Painting Your Home? 5 Ways to Save Money and Hassle
Painting your house's interior is one of the most popular redecorating tasks. And it's no wonder! Compared to other, more complicated renovations, a fresh coat of color will spruce up your home quickly, simply, and inexpensively. If you’re thinking of going the DIY route rather than hiring a professional painting contractor, here are a few tips to make the project easier on both your wallet and your head.
- Spend less on paint. Buy the expensive stuff. No, that’s not a contradiction; good-quality paint lasts longer and works out cheaper over time … not to mention the fact that it is easy to apply and looks great! Look at your local hardware store for mistints -- the term refers to perfectly good paint which was tinted to order, but turned out not to be the color the original customer had in mind. It’s subsequently sold for a fraction of sticker price. If you’re planning to paint two or more rooms, choose a neutral hue and invest in a 5-gallon container (it’s cheaper than purchasing five individual gallon cans). Or check in with your local recycling and hazardous household waste center to see whether they have any unwanted paint to give away. And don’t forget to prime; primer is relatively inexpensive and will make your pricy paint go much further. Whatever amount you spend, be sure to use low- to no-VOC paint, for the sake of your indoor air quality.
- Calculate how much paint you’ll need -- now and in the future. An essential step is measuring the surface area to be covered and carefully calculating the number of gallons which you are going to need. Allow for a little extra, so that when touch-ups are required at some later date, you won’t feel like you have to repaint the whole room. (Leftover paint keeps very well in a cool dry place, away from extremes of temperature.)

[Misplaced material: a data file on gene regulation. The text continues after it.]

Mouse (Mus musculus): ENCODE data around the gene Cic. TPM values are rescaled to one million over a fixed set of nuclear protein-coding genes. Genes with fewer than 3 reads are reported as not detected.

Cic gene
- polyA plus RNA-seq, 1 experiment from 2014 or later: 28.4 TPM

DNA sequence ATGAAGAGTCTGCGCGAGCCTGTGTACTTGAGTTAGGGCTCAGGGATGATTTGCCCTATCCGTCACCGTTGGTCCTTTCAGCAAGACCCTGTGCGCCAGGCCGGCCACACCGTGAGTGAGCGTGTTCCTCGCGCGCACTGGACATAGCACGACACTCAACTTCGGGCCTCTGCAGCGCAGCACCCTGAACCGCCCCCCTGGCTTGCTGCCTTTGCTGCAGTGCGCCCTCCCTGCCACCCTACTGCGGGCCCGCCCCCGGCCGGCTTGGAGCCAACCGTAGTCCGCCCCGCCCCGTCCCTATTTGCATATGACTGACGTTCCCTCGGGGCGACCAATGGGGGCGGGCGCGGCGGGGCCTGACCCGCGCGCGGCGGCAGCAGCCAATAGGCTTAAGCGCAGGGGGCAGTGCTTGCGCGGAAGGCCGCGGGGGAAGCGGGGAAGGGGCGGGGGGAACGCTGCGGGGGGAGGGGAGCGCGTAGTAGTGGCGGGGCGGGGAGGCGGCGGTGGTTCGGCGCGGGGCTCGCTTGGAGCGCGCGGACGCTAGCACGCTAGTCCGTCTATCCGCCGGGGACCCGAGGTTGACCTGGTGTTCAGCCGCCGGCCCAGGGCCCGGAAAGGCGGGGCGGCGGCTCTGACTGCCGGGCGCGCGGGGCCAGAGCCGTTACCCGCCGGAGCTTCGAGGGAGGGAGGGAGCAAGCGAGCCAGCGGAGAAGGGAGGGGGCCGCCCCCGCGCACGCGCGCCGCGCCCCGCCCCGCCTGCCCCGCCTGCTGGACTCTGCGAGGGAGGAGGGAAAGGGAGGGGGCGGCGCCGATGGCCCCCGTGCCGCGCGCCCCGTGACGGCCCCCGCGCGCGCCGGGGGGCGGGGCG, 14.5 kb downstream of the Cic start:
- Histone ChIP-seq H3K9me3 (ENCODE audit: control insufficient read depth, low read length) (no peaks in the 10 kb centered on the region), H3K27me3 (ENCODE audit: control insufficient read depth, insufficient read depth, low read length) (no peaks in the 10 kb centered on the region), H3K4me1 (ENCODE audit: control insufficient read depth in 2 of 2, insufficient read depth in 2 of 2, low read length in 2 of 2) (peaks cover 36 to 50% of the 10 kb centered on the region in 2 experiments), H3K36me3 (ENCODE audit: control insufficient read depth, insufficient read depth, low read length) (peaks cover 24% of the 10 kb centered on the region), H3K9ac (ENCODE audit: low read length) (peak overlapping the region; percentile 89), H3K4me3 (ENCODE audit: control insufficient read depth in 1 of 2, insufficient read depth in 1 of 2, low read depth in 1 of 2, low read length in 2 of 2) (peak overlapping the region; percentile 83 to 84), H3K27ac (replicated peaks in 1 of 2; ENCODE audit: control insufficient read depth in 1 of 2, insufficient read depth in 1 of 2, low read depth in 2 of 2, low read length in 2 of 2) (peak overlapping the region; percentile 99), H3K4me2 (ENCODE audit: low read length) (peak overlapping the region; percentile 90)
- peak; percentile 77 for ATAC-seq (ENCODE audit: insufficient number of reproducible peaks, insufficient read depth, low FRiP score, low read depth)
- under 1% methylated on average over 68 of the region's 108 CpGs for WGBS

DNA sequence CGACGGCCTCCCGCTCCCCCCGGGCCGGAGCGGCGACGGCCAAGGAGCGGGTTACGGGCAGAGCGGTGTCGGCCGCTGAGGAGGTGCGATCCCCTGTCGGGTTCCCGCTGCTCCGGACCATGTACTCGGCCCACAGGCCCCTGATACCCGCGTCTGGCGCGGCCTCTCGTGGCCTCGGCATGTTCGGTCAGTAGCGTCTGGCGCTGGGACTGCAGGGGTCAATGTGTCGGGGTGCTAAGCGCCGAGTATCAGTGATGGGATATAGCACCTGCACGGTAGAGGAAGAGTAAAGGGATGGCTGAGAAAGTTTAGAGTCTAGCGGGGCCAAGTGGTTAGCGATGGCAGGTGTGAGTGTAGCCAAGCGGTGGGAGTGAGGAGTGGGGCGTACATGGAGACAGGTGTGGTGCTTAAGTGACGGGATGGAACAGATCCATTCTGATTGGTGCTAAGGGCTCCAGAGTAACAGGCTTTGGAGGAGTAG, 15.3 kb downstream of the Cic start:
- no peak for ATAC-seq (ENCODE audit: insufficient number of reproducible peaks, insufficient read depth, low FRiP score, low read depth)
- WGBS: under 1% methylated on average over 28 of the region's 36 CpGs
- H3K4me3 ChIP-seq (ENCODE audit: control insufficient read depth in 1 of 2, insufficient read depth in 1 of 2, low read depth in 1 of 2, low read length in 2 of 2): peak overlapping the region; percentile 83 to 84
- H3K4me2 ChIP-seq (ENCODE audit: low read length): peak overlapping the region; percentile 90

- Prepare your walls and the room as a whole. Move the furniture out if possible, to protect it from splatters and make it easier for you to maneuver. Otherwise, push it to the center of the room and cover well. Protect the floor with canvas drop cloths. Non-toxic and reusable, canvas also absorbs paint spills and does not become slippery when wet, unlike plastic sheeting. Set up all the tools and equipment you’ll need in one convenient location. Wash walls and ceilings, using a degreaser if necessary; scrape old peeling paint; patch cracks and dents, using hypoallergenic joint compound; and sand (a sanding pole makes this part easier) to get your painting job off to a great start. Apply primer as the first coat to improve paint coverage and prevent “flashing.” Tint it with a little of your finish paint for best results.
- Take care of yourself. Allow plenty of time to tackle painting your rooms (several days might be necessary). Take frequent breaks, covering your roller, paint can, and tray with a clean damp rag so they won’t dry out. Don’t overdo -- you’re more likely to miss glitches like drips or visible brush strokes. And make sure you have a tasty and nutritious supper or two prepared in advance and stashed in the fridge. That way you’ll be less tempted to spend money going out for fast food at the end of a long day painting.
- Help the paint to dry. There are few things more boring than waiting for paint to dry, but you can speed the process up a little. Do your painting on a clear, breezy day, with all the windows open. Set up an electric fan before you get started to ventilate your rooms and help the paint dry faster. Run a dehumidifier as well if the relative humidity is high. All of these will enable you to get your furnishings moved back in and your life back to normal ASAP.
Laura Firszt writes for networx.com.
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